Hart getting more comfortable at the plate

Hart getting more comfortable at the plate

SEATTLE -- As a two-time All-Star and career .276 hitter, Corey Hart isn't proud of the .220 batting average he carried into Friday night's game for the Mariners.

But the 33-year-old designated hitter has come through in the clutch, hitting .304 (7-for-23) with 10 RBIs with runners in scoring position and his run-scoring single in the third inning Thursday was all the Mariners needed in a 1-0 victory over the Royals in the series opener at Safeco Field.

"He actually has been swinging the bat a lot better than the average has shown," manager Lloyd McClendon said. "He hit some balls pretty darn good on the road trip without anything to really show for it. It was nice to see him come through right there."

Hart has been getting more and more comfortable at the plate after missing all of last season with the Brewers following microfracture surgeries on both knees. He groans when his current average is mentioned, but does share the team lead with five home runs and is fifth with his 14 RBIs going into Friday's action.

"It's tough," he said of his first five weeks with the Mariners. "I'm kind of a notorious slow starter. This is kind of an odd season. I've missed some balls or hit a lot of hard balls right at guys. But it's getting a little more positive. I go to sleep easier. I'm not too far away from a good average and a lot of hits. I'll just keep working with the guys and hope the training staff keeps me on the field."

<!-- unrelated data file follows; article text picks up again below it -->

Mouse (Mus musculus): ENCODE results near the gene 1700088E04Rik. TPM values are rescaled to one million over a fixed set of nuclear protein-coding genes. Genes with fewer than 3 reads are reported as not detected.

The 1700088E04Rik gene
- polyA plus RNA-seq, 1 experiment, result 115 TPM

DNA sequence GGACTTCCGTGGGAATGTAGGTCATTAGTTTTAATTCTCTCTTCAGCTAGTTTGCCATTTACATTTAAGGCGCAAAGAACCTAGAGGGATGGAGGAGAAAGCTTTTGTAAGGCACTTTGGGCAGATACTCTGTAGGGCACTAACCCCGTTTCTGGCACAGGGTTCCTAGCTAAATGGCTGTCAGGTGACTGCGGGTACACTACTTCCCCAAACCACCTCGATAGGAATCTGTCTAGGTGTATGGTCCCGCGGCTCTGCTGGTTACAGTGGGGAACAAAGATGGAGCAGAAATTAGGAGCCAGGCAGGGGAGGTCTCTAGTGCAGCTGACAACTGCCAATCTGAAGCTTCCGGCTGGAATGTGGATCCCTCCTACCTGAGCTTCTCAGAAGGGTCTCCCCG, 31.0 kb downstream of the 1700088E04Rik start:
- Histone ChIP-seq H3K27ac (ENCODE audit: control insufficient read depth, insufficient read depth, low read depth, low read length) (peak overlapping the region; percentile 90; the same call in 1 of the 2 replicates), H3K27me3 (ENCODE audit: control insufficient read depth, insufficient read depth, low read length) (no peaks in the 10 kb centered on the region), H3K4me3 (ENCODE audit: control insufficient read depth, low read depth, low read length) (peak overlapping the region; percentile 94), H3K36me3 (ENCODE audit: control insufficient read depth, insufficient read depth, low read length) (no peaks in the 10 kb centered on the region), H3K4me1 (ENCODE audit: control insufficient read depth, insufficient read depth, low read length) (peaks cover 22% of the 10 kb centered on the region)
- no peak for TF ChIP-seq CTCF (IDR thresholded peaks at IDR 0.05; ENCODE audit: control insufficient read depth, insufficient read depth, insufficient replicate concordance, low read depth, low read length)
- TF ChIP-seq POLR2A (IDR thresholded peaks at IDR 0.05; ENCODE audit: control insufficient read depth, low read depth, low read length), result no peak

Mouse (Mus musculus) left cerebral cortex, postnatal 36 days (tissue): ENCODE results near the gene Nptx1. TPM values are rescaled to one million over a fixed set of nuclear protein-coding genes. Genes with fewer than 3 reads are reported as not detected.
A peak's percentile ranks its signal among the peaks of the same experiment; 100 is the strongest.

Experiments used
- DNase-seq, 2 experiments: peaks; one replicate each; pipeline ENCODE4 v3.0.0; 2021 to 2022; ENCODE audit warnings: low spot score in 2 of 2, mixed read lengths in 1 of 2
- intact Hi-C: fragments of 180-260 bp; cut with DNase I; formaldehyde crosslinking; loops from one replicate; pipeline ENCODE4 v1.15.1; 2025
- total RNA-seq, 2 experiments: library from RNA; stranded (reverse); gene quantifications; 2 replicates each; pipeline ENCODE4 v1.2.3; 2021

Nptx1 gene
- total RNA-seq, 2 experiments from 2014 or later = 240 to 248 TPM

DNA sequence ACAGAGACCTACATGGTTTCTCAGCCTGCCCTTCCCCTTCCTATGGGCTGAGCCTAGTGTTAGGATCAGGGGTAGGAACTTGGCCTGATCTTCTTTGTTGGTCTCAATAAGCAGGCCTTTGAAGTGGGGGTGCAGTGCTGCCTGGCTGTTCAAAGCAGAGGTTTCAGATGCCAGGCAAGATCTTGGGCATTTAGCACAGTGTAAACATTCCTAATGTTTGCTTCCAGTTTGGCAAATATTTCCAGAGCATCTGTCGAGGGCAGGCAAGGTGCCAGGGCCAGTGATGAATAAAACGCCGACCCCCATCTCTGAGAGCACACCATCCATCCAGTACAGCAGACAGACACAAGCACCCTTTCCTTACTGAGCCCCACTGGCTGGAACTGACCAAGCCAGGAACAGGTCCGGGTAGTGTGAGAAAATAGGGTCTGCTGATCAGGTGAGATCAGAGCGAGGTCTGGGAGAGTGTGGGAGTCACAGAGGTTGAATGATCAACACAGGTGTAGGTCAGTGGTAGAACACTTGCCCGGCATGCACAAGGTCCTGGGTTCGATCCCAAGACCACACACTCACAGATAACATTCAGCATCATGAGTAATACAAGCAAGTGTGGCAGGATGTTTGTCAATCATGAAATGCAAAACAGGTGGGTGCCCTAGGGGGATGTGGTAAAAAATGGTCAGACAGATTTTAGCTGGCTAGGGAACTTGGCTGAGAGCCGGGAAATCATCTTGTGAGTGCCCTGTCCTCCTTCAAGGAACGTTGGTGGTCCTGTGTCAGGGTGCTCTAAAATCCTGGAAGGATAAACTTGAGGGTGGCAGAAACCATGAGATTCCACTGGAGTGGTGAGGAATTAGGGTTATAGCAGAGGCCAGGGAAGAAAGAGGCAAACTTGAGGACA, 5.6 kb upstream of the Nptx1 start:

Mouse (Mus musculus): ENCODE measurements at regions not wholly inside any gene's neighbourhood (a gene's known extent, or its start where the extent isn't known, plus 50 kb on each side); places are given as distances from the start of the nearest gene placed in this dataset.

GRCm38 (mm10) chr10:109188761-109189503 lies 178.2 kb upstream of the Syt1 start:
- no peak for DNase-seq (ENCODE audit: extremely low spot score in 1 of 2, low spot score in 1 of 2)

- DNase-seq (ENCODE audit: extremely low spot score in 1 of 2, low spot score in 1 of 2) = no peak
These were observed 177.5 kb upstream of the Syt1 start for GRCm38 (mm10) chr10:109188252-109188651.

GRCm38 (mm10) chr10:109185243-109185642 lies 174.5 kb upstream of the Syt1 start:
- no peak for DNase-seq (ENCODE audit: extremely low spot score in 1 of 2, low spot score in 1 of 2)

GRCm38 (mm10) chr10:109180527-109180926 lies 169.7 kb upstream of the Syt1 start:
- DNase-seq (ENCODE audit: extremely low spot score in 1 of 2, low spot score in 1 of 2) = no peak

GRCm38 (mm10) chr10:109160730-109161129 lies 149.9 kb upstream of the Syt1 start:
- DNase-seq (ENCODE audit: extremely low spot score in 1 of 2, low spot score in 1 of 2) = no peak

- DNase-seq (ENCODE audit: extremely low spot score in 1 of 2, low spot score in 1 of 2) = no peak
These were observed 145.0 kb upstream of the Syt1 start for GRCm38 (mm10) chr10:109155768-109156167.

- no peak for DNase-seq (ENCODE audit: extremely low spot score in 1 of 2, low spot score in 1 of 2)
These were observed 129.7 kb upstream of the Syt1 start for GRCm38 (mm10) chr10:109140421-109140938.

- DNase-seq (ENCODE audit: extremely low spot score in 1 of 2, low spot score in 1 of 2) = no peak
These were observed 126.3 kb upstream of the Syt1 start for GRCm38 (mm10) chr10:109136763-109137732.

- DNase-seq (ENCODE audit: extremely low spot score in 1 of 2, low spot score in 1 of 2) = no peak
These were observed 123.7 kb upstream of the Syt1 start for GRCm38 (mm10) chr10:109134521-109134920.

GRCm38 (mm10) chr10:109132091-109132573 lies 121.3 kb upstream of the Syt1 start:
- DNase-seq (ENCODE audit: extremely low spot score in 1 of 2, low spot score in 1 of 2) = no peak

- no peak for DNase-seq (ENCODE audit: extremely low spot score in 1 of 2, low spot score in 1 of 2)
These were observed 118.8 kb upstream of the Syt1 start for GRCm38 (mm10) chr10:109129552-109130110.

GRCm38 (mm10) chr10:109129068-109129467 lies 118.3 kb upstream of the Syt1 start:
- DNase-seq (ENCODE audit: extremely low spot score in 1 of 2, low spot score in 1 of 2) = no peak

The Mariners need Hart's right-handed bat to produce as the cleanup hitter behind Robinson Cano and he averaged 33 doubles, 24 home runs and 78 RBIs over his last six seasons in Milwaukee.

"He's an important piece to what we're trying to accomplish," McClendon said. "This guy has a good track record. He's been off for over a year, but I would hope he can get back to being the player he was in Milwaukee because that was a pretty productive player.

"I see flashes of it and I still think it's going to take a little while, but I think he'll get there. I know from competing against him the past, when he gets hot, he gets hot. I see him real close to getting there."

Greg Johns is a reporter for MLB.com. Follow him on Twitter @GregJohnsMLB as well as his Mariners Musings blog. This story was not subject to the approval of Major League Baseball or its clubs.